According to specialists, the best time for autism detection and treatment is before the child is 36 months old. If detected and treated at this stage the child may still see positive natural development and self-reliance in their life and be able to integrate better into the family, their school, and other social environments. The success rate is about 70 to 80 per cent. Conversely, if detection is late or early but treatment is delayed, the child may deteriorate and become dependent on others for the rest of their life.

Detection and treatment is not only a long process but also quite expensive. And in Vietnam resources to assist the child and their parents are in short supply. Treatment centres for autism are limited in the country at the moment, according to Dr Diep. More private centres have been opened recently but the cost is unaffordable for many if not most. Both public and private centres are usually located in big cities, and only meet a fraction of demand. Together with difficulties in finding a treatment centre for their children, parents are also confused about selecting which treatment to pursue. As the causes of autism cannot be clearly specified, treatment also differs at different centres.

Along with a lack of treatment centres, dedicated education facilities for autistic children are also sorely lacking. Mr Dinh Huy, whose son is autistic, said that his child was moved between nearly a dozen primary schools after he finished kindergarten. “After two or three days at a new school he would be sent home,” he said. “His unusual behaviour, like shouting or running out of the class during the lesson, was considered to be affecting the other students so we were asked to take him out of the class.”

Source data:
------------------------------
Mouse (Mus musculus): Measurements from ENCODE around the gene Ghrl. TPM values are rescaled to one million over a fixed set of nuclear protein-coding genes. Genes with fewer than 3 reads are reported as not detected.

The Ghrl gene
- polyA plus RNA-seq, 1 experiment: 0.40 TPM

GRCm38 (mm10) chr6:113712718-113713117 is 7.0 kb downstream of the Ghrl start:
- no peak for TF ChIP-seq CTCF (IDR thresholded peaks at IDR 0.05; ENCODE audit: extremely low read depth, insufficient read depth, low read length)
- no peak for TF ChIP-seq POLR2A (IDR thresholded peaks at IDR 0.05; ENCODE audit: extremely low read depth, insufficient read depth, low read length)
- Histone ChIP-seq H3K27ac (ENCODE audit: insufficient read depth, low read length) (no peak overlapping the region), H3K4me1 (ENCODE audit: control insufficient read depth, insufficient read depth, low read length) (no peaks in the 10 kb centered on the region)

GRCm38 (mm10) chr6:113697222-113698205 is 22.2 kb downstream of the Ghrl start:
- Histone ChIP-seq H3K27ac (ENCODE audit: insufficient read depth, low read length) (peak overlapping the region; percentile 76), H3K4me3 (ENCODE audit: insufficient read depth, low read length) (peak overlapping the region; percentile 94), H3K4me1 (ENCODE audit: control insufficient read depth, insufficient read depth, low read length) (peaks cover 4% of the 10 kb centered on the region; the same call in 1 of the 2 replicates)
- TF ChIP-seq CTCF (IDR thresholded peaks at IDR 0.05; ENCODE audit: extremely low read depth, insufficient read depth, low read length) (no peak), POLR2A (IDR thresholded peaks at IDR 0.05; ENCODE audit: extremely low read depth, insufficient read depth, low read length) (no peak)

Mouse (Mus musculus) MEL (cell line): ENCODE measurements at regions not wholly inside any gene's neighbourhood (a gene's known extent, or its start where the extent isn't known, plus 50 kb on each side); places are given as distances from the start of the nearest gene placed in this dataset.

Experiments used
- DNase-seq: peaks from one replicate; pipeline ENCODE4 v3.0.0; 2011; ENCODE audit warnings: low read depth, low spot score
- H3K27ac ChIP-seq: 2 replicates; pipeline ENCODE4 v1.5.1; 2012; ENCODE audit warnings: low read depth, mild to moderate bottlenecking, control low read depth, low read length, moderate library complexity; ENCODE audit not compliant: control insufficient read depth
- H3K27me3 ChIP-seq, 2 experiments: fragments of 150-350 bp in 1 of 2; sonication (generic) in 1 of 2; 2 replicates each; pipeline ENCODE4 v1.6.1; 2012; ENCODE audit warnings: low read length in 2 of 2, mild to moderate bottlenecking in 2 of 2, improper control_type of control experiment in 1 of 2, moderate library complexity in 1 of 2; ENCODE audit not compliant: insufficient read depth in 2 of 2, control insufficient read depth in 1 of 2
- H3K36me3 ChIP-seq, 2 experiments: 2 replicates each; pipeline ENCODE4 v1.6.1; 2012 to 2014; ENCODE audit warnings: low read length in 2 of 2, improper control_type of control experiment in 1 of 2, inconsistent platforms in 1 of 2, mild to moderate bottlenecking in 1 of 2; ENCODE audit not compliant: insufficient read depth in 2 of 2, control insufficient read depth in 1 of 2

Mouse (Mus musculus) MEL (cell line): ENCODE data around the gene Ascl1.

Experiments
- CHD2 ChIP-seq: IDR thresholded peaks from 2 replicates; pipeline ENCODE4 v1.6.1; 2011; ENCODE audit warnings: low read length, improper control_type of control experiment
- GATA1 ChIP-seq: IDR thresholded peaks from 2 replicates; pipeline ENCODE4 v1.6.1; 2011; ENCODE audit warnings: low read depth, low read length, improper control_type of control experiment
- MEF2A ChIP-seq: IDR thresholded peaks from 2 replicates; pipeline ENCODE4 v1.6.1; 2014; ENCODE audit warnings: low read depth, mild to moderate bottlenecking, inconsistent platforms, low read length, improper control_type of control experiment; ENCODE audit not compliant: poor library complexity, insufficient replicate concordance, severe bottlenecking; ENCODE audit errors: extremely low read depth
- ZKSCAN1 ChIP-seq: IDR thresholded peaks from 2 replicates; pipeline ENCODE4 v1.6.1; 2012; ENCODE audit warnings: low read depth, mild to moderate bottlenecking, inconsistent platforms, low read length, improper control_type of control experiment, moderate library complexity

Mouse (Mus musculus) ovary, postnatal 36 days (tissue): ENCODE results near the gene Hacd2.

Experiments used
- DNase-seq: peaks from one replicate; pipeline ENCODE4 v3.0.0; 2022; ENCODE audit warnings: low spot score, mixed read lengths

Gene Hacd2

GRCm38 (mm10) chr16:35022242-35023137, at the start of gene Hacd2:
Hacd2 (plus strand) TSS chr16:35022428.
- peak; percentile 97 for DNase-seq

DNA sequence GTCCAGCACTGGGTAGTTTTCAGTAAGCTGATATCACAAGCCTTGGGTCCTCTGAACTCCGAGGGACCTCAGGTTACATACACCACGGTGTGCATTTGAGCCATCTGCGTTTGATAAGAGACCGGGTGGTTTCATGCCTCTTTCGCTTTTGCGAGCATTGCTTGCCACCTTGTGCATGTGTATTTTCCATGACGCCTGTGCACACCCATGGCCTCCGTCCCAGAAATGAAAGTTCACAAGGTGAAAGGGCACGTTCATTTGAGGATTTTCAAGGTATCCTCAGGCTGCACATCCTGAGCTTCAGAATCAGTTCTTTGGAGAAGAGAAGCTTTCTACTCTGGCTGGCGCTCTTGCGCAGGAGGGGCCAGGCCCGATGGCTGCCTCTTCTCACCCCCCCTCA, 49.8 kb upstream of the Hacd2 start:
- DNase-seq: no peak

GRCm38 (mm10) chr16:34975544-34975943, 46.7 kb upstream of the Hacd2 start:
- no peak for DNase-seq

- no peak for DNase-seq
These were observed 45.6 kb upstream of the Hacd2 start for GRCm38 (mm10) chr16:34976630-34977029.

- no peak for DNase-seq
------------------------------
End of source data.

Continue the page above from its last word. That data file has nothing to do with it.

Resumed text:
Primary school teacher Ms Xuan Mai said that many parents don’t want their children to play with an autistic child, which means that the child has fewer opportunities to communicate with others of the same age.

As demand for dedicated education for autistic children has been rising over recent years, the shortage of schools and teachers specialising in and experienced in the field has become evident, according to Ms Nguyen Nu Tam An, lecturer at the Special Education Faculty of the Hanoi National University of Education. Furthermore, a standardised curriculum for autistic students is yet to be introduced, with each school providing different programmes. “Education for autistic students is very much different from general education,” she said. “It requires a special curriculum and a team of specialised and experienced teachers and assistants.”

In such tough circumstances, parents are the best doctors for their autistic children, according to specialists. They firstly should accept their children’s condition to avoid feeling depressed or dispirited, Dr Minh advised. They must prepare for a long rough road, which can only be endured with patience and love. The most important things is to help wake up their child’s emotions and communication with others, so they develop some level of social and psychological awareness.

Dr Diep agreed with Dr Minh that parents play the key role in the treatment of autistic children. He also encouraged all parents to be more understanding. “I look at an autistic child as a project that needs many people to come together, including parents, therapists, educators and the community as a whole,” he said. “If an autistic child is given love and patience and treated fairly, they can approach a normal life.”